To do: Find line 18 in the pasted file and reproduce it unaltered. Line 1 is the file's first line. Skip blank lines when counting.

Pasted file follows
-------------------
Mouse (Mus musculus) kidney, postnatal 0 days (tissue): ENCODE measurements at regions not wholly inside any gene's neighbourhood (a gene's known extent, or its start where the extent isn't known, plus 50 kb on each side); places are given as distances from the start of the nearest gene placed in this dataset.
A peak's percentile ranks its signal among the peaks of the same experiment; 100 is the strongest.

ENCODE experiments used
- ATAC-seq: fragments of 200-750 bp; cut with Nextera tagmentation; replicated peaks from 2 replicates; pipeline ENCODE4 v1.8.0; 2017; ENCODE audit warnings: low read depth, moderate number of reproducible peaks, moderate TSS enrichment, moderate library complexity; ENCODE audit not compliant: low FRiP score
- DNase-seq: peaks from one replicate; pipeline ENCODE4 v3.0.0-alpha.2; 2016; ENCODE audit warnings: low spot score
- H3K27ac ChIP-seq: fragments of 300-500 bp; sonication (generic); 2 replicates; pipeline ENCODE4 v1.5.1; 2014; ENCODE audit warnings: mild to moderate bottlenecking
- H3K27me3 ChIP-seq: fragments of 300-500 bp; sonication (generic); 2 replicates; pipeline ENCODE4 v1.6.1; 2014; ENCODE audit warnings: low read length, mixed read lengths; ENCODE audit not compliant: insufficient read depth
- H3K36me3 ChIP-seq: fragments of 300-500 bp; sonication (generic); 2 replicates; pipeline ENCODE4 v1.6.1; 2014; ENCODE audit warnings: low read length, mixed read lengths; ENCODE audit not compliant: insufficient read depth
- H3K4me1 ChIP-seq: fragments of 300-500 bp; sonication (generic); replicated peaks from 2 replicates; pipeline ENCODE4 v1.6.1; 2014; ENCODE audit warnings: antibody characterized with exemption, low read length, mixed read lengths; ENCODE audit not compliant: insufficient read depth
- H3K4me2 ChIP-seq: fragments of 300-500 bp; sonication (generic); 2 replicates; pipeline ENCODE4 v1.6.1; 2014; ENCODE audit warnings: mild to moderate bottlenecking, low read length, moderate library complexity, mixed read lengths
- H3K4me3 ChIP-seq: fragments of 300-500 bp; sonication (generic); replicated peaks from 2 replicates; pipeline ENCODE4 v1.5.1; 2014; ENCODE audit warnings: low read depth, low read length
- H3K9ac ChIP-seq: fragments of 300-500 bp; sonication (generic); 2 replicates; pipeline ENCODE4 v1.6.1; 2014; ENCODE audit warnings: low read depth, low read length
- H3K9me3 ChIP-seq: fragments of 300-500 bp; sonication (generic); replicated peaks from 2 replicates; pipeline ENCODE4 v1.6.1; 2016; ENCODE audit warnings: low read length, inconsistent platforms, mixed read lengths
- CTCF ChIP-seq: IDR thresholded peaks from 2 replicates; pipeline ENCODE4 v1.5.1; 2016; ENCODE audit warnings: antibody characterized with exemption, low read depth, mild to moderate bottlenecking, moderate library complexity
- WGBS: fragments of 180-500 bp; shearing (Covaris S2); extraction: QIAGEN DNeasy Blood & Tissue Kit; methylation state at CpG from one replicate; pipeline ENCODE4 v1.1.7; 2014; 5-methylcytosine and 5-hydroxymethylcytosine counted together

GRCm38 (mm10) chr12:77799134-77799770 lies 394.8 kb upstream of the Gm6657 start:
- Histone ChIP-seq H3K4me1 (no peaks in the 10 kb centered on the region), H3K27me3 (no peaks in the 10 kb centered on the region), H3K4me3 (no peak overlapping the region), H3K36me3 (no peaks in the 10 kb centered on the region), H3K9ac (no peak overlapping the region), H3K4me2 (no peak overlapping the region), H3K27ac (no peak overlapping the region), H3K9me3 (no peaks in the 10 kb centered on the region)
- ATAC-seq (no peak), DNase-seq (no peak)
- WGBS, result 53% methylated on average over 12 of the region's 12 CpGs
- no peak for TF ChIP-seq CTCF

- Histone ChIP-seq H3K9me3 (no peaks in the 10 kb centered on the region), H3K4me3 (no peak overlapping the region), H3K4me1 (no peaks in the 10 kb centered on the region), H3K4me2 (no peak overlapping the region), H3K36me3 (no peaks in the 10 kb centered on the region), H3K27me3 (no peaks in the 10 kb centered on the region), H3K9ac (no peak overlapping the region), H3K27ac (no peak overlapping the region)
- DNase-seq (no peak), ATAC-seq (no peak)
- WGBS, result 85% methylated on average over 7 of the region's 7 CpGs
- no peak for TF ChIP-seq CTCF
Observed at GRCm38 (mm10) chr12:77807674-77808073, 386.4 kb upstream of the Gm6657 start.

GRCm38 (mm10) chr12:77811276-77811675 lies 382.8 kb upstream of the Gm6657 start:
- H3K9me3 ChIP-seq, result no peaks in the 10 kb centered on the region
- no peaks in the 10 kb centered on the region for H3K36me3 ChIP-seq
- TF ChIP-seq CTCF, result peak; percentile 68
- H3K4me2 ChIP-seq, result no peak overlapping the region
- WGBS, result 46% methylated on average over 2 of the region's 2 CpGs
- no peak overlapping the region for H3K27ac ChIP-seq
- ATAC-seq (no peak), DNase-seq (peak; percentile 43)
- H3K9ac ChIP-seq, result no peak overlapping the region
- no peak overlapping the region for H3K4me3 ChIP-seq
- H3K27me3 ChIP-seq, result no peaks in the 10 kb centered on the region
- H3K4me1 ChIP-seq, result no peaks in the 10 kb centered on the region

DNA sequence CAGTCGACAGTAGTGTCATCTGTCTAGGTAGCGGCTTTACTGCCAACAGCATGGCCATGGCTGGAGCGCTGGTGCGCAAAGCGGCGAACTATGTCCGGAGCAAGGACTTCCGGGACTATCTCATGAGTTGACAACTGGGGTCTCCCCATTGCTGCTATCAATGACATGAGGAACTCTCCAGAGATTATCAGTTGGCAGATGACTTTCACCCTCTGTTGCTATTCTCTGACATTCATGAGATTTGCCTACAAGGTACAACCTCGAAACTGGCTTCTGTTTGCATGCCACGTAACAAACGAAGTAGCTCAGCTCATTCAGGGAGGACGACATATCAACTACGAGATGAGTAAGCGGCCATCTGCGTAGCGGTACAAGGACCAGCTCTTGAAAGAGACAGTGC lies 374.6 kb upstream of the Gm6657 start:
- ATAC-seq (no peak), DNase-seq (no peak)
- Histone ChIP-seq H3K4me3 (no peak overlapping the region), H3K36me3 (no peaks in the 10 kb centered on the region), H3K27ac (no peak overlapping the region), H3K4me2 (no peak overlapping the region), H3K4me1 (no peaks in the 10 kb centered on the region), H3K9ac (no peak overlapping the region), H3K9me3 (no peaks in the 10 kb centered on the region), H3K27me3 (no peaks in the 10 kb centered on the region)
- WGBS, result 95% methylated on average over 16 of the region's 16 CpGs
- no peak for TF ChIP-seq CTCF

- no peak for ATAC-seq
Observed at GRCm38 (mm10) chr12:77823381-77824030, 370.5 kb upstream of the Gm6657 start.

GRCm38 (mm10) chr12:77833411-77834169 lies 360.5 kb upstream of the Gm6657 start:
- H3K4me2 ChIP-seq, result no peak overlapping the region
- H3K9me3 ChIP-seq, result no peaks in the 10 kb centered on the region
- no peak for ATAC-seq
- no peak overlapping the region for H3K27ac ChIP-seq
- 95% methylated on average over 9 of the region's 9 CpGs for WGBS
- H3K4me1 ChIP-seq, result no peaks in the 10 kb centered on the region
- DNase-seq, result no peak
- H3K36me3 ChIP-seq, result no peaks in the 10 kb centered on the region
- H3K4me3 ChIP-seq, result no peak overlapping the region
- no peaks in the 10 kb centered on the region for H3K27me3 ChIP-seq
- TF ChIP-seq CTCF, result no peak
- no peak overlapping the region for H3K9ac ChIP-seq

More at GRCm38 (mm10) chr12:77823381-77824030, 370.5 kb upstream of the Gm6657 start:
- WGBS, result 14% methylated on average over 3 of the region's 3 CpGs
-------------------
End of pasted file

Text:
- ATAC-seq (no peak), DNase-seq (no peak)